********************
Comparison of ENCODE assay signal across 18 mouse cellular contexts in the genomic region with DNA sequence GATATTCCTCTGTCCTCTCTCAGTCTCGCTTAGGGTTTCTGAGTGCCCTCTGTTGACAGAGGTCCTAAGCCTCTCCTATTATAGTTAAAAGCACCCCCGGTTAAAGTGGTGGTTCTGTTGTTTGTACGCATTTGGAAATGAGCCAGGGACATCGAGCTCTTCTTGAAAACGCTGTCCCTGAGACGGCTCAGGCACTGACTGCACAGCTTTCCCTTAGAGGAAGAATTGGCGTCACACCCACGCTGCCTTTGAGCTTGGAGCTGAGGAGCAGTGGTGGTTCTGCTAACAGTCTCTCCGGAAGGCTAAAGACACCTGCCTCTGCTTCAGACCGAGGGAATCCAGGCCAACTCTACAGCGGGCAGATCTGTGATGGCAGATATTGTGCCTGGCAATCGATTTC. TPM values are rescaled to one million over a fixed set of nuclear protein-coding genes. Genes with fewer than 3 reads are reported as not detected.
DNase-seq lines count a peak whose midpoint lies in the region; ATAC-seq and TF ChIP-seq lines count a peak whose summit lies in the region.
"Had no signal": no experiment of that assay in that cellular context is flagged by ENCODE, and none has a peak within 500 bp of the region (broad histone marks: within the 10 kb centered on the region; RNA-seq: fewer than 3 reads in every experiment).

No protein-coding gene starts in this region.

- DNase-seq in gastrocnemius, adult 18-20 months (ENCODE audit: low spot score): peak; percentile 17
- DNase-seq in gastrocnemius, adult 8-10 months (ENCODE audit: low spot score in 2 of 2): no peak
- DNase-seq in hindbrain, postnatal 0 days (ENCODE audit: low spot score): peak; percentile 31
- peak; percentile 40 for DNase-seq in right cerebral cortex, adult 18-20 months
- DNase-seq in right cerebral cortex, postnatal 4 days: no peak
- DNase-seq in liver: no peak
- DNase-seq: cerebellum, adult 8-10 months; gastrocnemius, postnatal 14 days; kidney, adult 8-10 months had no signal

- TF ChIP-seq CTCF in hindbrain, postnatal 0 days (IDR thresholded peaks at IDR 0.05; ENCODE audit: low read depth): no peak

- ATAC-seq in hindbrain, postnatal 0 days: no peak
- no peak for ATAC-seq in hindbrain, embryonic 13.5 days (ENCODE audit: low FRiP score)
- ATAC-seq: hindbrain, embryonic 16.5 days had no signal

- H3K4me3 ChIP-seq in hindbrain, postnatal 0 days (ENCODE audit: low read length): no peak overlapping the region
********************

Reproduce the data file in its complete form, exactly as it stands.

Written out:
Comparison of ENCODE assay signal across 18 mouse cellular contexts in the genomic region with DNA sequence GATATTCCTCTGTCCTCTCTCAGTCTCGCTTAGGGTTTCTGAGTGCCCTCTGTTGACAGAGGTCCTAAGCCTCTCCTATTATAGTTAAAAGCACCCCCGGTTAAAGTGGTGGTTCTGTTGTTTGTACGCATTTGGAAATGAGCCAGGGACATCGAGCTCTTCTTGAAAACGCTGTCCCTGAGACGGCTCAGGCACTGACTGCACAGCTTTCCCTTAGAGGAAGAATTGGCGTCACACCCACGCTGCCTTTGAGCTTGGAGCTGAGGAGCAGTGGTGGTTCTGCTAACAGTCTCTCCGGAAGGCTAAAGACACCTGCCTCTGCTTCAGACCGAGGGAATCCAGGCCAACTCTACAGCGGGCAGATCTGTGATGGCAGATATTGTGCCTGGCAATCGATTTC. TPM values are rescaled to one million over a fixed set of nuclear protein-coding genes. Genes with fewer than 3 reads are reported as not detected.
DNase-seq lines count a peak whose midpoint lies in the region; ATAC-seq and TF ChIP-seq lines count a peak whose summit lies in the region.
"Had no signal": no experiment of that assay in that cellular context is flagged by ENCODE, and none has a peak within 500 bp of the region (broad histone marks: within the 10 kb centered on the region; RNA-seq: fewer than 3 reads in every experiment).

No protein-coding gene starts in this region.

- DNase-seq in gastrocnemius, adult 18-20 months (ENCODE audit: low spot score): peak; percentile 17
- DNase-seq in gastrocnemius, adult 8-10 months (ENCODE audit: low spot score in 2 of 2): no peak
- DNase-seq in hindbrain, postnatal 0 days (ENCODE audit: low spot score): peak; percentile 31
- peak; percentile 40 for DNase-seq in right cerebral cortex, adult 18-20 months
- DNase-seq in right cerebral cortex, postnatal 4 days: no peak
- DNase-seq in liver: no peak
- DNase-seq: cerebellum, adult 8-10 months; gastrocnemius, postnatal 14 days; kidney, adult 8-10 months had no signal

- TF ChIP-seq CTCF in hindbrain, postnatal 0 days (IDR thresholded peaks at IDR 0.05; ENCODE audit: low read depth): no peak

- ATAC-seq in hindbrain, postnatal 0 days: no peak
- no peak for ATAC-seq in hindbrain, embryonic 13.5 days (ENCODE audit: low FRiP score)
- ATAC-seq: hindbrain, embryonic 16.5 days had no signal

- H3K4me3 ChIP-seq in hindbrain, postnatal 0 days (ENCODE audit: low read length): no peak overlapping the region